Washington Twp. District 9


Photo taken April 14, 2021. From the author’s collection.

In 1874, Washington Township’s District 9 schoolhouse was listed at the southeast corner of Wheeling Pike and the Shideler Free Pike, today known as West County Road 900-North (Kingman, 1874), in the thick of what was later the community of Stockport (Stodghill, 1990). As late as 1973, an old, frame store that was later converted into a dwelling (Greene, 1973) stood on the site of the school. It’s unclear if this was the same structure as the old schoolhouse, but nothing but the building’s foundation is visible today.

 In 1881, Helm listed that building as the Hard-Scrabble schoolhouse, with Ira Compton as its teacher (Helm, 1881). The phrase “hard scrabble” is a reference to a piece of poorly-tillable soil or something that involves a lot of work but doesn’t pay off enough to have made the work worth it. 

That’s an interesting sentiment since, for much of its existence Washington Township was nothing but a big swamp. An early name of the town of Gaston just two miles west was “Snagtown,” after a man caught his pants on a tree that had been cut knee-high to build a road across the muck (Slabaugh, 1997). Helm’s history indicates that an early version of today’s US-35 -originally a crude government highway- was little more than “a guide to the proper course than a road” during the wet season (1881). Perhaps these conditions led to the naming of the school. Both the Shideler Free Pike and the Wheeling Pike it sat on were prominent thoroughfares in its day.

In 1885, Calvin Moomaw granted a portion of his land adjacent to Joseph Hinton’s farm to the Washington school Township for use as a schoolhouse (Delaware, 1885). Its proximity to the land of Hinton -a later booster of Stockport- and a family cemetery known as Hinton probably provided the school’s common name (Delaware, 2021). The extant schoolhouse was built in 1887 and many of the trees that surround it still today were planted that year during an Arbor Day celebration (Greene, 1947).

The Delaware County assessor indicates that the schoolhouse was built in 1865, but it likely dates to much later after Moomaw deeded the land to the township. The extant structure features a T-shaped floorplan that incorporated a brief entry hall flanked by two cloakrooms that doesn’t seem to have been common until the 1890s.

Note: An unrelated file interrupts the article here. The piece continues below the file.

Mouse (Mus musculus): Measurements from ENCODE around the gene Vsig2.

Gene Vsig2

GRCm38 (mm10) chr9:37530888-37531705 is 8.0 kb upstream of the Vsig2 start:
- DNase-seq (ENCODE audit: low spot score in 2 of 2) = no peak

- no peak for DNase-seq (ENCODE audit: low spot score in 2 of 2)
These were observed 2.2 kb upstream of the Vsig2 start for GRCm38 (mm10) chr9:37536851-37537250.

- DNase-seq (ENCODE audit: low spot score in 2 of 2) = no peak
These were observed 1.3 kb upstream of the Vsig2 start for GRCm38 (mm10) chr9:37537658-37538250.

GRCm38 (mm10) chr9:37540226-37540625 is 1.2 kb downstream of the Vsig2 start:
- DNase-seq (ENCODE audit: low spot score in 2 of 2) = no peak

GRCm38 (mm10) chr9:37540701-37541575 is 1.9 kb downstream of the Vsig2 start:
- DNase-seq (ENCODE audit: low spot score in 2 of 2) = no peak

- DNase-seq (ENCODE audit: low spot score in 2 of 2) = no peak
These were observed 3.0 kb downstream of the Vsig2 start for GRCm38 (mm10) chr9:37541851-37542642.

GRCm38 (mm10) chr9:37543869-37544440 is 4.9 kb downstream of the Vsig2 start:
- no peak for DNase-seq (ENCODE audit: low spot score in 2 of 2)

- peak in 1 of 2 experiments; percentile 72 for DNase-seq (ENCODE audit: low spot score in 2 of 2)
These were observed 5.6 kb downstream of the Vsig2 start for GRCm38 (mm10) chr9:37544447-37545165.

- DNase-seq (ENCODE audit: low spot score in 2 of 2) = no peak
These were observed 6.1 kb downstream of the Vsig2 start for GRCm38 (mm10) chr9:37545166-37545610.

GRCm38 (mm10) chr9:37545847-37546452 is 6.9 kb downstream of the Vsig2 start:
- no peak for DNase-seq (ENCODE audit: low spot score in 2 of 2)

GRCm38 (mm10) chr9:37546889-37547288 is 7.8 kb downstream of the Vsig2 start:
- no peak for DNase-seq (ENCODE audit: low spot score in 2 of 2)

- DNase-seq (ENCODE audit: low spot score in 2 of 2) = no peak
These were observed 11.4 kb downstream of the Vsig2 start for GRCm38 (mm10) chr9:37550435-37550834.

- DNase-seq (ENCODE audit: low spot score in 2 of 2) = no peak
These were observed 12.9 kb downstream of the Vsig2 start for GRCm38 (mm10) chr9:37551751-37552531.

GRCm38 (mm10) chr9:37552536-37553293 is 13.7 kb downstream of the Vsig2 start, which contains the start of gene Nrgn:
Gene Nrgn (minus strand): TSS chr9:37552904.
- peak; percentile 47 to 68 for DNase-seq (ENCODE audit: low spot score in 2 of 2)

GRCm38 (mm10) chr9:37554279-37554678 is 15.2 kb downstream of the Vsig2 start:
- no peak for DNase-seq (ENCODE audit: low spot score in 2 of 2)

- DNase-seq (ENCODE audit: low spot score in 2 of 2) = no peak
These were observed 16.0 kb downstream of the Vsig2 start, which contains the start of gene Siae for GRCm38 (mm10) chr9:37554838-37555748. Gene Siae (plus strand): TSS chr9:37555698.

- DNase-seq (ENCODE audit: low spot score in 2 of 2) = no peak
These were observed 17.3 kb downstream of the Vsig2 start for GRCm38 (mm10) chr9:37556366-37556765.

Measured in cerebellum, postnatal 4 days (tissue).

Along with the District 8: Thompson/Shady Grove and District 11: Maynard schoolhouses, the District 9 Hard-Scrabble/Hinton schoolhouse closed after the 1905-06 school year in order to consolidate into Gaston (Kemper, 1908). Carl Hedgeland was the final teacher (Delaware, 1905). Today, it appears as though the schoolhouse is abandoned.


Kingman Brothers. (1874). Map of Delaware County, Indiana. Chicago, IL.

Stodghill, D. (1990, May 23). In the Press of things. The Muncie Evening Press. p. 2.

Greene, D. (1973, May 23). Seen and Heard in Our Neighborhood. The Muncie Star. p. 4.

Helm, T. B. (1881). Mount Pleasant Township. In History of Delaware County, Indiana: With Illustrations and Biographical Sketches of Some of Its Prominent Men and Pioneers (pp. 268–269). book, Kingman Brothers.

Slabaugh, S. (1997, November 17)> Trail might help struggling Delaware County town. The Muncie Star Press. p. 7.

Delaware County, Indiana. (1885 July 22). Deed Book 55. p. 381.

Greene, D. (1947, June 17). Seen and Heard in Our Neighborhood. The Muncie Star. p. 4.

Delaware County Office of Information & GIS Services. (2021). Parcel ID: 0236301001000. Delaware County, Indiana Assessor. map, Muncie, IN.

Kemper, G. W. H. (1908). Education in Delaware County. In A Twentieth Century History of Delaware County, Indiana, Volume 1 (Vol. 1, p. 252). book, Lewis Publishing Company.

Delaware County Public Schools. (1905). School directory, Delaware County public schools, Delaware County, Indiana 1905-1906. Muncie, IN.